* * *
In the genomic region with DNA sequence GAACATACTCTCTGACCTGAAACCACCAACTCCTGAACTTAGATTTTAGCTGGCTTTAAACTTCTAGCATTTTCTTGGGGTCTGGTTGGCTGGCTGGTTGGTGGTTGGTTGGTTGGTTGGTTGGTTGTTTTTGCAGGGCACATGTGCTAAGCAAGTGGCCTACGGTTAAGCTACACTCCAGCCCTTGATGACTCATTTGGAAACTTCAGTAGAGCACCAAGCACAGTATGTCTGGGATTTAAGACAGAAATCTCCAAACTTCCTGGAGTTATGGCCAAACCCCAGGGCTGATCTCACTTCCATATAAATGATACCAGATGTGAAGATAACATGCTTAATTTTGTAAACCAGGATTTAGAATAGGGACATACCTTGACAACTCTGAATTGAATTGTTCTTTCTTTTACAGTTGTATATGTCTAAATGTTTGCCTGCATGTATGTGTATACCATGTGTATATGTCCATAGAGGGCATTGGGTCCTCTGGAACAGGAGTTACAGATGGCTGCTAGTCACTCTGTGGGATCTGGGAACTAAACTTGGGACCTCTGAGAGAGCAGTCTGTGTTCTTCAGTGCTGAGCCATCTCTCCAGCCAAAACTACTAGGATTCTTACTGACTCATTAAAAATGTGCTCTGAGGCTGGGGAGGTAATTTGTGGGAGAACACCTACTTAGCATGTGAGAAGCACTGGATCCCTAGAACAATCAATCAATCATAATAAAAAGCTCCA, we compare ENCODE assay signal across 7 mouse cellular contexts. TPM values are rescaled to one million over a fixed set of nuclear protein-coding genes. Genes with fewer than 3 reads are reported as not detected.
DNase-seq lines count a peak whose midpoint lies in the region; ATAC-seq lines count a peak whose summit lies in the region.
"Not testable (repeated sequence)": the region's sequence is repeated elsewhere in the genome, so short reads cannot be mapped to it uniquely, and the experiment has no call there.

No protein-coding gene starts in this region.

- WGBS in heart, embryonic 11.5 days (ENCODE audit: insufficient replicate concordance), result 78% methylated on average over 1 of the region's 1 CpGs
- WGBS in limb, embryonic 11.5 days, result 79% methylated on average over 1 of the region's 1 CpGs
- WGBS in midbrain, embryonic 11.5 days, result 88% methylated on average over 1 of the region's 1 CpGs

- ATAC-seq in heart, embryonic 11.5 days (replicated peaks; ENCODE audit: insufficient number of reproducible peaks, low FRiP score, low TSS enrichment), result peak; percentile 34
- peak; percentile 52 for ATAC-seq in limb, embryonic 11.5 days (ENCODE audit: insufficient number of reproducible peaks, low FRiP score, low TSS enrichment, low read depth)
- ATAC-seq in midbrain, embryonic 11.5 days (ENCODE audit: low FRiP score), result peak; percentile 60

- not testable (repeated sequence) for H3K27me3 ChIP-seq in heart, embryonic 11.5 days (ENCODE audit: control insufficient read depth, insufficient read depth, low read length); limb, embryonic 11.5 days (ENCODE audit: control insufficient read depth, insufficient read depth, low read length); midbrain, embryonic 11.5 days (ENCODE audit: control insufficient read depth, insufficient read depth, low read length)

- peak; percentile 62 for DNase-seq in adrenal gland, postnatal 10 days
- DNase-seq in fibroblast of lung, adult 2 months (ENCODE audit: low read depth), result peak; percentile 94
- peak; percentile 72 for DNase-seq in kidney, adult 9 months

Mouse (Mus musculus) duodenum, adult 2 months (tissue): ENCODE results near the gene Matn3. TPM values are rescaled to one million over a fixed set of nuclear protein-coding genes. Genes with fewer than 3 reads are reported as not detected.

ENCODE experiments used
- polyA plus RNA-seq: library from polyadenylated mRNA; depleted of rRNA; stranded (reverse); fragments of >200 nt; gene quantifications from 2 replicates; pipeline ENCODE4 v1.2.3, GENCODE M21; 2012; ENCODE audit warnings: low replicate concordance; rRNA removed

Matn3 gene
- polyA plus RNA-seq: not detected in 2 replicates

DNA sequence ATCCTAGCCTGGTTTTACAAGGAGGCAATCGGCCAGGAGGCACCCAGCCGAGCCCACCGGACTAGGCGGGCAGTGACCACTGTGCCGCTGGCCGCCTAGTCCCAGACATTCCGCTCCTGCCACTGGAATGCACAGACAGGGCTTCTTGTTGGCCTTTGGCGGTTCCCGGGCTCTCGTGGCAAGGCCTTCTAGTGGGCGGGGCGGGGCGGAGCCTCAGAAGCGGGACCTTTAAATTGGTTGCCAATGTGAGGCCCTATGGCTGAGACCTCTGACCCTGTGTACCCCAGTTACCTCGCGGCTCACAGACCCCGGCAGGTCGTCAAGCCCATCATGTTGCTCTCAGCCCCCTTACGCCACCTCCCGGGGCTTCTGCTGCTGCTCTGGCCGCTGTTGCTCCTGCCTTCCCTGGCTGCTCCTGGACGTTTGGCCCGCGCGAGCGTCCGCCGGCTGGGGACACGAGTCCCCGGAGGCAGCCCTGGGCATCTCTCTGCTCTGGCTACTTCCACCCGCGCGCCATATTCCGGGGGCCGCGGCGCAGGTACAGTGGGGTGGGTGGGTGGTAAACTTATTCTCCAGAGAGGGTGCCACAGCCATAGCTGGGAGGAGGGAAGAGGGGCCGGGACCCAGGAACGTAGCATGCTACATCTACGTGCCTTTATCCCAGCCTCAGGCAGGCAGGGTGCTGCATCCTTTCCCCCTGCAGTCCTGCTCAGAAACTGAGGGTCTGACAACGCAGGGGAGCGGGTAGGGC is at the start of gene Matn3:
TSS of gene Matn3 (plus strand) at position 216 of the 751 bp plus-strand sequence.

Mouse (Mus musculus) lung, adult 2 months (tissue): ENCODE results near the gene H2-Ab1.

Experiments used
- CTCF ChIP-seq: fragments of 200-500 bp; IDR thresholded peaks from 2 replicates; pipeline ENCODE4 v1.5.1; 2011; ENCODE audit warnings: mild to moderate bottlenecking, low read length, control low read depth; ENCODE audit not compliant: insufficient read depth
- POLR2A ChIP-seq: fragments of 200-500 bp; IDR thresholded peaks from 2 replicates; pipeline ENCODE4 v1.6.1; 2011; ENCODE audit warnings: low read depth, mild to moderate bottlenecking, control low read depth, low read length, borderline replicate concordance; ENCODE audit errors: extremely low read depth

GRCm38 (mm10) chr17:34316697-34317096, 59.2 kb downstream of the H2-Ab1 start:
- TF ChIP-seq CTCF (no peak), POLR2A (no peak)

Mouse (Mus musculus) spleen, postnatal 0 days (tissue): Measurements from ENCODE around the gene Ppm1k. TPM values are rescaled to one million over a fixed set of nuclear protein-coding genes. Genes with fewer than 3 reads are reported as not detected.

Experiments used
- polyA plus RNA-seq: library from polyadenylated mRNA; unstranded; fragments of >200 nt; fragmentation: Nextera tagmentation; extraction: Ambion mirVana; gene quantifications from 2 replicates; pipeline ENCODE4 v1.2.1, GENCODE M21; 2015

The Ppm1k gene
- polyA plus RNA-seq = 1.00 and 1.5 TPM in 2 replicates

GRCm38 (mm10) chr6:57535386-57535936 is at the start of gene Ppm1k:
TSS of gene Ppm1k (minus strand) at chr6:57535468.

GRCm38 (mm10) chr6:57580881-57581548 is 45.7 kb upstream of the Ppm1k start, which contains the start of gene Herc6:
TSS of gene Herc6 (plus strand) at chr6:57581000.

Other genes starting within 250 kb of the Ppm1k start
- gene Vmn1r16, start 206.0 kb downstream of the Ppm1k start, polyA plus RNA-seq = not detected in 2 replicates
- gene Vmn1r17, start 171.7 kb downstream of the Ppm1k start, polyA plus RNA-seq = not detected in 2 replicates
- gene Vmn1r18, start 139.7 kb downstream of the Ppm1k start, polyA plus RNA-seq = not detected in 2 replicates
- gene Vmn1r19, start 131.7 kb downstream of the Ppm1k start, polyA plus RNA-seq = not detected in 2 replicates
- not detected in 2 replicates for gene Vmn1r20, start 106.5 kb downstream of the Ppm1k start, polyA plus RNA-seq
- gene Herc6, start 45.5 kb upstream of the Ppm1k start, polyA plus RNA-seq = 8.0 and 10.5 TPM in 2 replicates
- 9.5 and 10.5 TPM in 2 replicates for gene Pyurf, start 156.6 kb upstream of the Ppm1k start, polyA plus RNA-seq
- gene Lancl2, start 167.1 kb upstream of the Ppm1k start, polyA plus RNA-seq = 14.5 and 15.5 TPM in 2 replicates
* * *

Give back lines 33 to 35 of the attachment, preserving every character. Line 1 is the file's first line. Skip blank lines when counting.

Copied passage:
GRCm38 (mm10) chr6:57535386-57535936 is at the start of gene Ppm1k:
TSS of gene Ppm1k (minus strand) at chr6:57535468.

GRCm38 (mm10) chr6:57580881-57581548 is 45.7 kb upstream of the Ppm1k start, which contains the start of gene Herc6: